THE PRESIDENT. First of all, I look forward to being there. [Laughter] I think it's been about 10 years since the last White House Conference on the Aging, and it's time now to reassess what we have done, to see what faults we've committed inadvertently, to see what omissions there are in the care for the aging.

I won't try to presuppose what the White House Conference will do, because I think the innovations coming from throughout these local meetings all over the country that will culminate with me in the White House ought not to be disturbed. I think the thrust of the program will not be specifically to government services that care for relatively incapable elderly. I think the thrust in the future will be how those who have retired voluntarily can live a more fruitful life.

I see the reservoir of the retired Americans as not yet adequately being tapped. I've seen in my mother's life, for instance—she's 82 years old. My father died in 1953. I was in the nuclear submarine program at the time and went home. And my mother was devastated for a few months because of the loss of my father, but then she actually started a new life and in 1968, she—I mean, when she was 68 years old, in 1966, she volunteered to be a Peace Corps worker, went to India, spent 2 years and came back. And she's had a broad gamut of opportunities to serve our country.

I think this is typical of what older people can do at the age of 68 or 70-now she's 82—to live a better life. I see the opening up of many part-time careers for the elderly in public service, even beyond and above what they do now—maybe in health centers like this one helping with other elderly who can't help themselves, or working as teachers' aides, working in the elements of life that relate to their former careers in local, State and Federal Governments. So, I think this is one area that can be emphasized at the White House Conference.

Another, of course, is to make doubly sure, as I have tried to do the last 3 1/2 years, that the social security programs, the Medicare programs, are extended in the future to a broader range of services and more deeply embedded into the consciousness of America on a bipartisan basis.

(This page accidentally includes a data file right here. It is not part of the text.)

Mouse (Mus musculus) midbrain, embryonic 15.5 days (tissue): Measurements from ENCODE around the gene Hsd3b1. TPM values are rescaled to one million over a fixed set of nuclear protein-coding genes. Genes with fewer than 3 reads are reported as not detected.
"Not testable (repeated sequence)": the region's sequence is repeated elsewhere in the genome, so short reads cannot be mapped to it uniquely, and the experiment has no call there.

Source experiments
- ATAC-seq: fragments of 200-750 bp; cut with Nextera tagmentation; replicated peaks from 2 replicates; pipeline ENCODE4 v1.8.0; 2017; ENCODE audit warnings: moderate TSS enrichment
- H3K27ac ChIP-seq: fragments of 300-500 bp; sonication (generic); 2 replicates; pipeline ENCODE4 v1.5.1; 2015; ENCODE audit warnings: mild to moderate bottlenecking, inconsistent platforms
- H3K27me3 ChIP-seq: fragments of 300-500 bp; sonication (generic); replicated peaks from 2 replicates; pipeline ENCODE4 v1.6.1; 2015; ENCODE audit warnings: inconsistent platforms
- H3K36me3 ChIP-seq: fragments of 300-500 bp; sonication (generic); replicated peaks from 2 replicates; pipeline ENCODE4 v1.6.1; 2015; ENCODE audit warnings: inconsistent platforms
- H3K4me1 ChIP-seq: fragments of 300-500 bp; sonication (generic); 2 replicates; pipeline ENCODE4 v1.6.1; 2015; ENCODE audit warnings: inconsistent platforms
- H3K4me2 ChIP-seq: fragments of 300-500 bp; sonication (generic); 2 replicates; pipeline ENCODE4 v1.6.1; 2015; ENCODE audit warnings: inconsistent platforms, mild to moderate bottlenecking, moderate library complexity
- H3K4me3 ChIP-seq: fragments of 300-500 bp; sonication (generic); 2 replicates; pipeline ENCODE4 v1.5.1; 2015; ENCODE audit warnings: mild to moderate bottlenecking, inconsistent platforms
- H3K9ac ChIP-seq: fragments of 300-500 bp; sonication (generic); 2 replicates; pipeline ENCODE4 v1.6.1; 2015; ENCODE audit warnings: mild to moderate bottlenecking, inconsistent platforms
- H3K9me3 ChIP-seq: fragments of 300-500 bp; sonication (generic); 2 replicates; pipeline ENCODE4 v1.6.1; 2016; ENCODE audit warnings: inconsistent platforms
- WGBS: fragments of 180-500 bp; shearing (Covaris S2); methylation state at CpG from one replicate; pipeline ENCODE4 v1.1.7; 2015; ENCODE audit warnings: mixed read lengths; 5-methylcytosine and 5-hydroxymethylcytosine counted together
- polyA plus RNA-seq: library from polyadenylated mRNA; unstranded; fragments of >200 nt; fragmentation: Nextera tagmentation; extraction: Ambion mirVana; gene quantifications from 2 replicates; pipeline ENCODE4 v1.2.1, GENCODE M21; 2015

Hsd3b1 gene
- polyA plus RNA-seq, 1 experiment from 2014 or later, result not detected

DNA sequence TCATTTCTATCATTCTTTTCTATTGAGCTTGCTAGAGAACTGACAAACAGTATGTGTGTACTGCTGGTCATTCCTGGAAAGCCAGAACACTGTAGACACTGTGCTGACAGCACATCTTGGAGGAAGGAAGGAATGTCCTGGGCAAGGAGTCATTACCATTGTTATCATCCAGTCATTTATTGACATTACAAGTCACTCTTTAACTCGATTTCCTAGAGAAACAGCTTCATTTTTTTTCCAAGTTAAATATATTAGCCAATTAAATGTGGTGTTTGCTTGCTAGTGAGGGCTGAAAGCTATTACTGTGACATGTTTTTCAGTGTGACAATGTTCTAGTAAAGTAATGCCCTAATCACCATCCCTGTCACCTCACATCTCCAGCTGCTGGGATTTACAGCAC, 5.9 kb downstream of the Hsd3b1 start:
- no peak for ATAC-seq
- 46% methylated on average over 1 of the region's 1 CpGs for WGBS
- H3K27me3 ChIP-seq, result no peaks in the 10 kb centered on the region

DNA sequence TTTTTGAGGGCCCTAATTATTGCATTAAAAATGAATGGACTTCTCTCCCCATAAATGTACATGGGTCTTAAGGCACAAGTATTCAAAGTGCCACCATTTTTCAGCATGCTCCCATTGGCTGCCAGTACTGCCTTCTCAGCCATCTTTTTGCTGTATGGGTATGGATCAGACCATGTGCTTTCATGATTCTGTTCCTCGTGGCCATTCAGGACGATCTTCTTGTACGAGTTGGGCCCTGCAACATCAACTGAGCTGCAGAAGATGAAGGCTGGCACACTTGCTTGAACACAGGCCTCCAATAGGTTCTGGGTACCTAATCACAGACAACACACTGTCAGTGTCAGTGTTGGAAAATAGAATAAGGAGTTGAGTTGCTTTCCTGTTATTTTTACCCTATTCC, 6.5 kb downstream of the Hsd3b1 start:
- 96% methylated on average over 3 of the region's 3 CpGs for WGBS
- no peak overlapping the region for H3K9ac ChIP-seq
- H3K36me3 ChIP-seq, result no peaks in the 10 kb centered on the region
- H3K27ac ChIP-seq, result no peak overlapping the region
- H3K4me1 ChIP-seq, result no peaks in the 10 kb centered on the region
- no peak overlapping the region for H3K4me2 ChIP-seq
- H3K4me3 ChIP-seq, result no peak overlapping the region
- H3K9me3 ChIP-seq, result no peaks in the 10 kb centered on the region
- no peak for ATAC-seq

Another element, and this will be the last point that I will make, is to make sure, in addition, that we have a nationwide health care service. National health insurance has not yet been adopted as a political given in our country. My Republican opponent says that he's against national health care.

It's important to me to have that program embedded in the consciousness of America and passed by the Congress and placed on the law books of our country, with the emphasis on out-patient care, an emphasis on long-term care, perhaps, in the patient's homes, with an emphasis on prevention of disease, with an emphasis on the kind of immunization programs for young people that would prevent disease in later life.

I've just signed this week, this past week as a matter of fact, the Mental Health Systems Act of 1980, which is the greatest mental health program that I've signed into law in my term, better than anything since John Kennedy and the Mental Health Programs Act of 1963. So, these are the kind of things that I see that can be done in the future—a better life for able-bodied senior citizens, an extension of existing programs, national health care, more emphasis on prevention of disease, better treatment, for instance, in mental retardation and other mental problems, plus disabilities.

I'm looking forward to that Conference. It's going to be an exciting thing. And as you know, the former White House Conference literally transformed the attitude of Americans about the elderly, and I think it's made our whole country a better nation. I see the same thing in the future.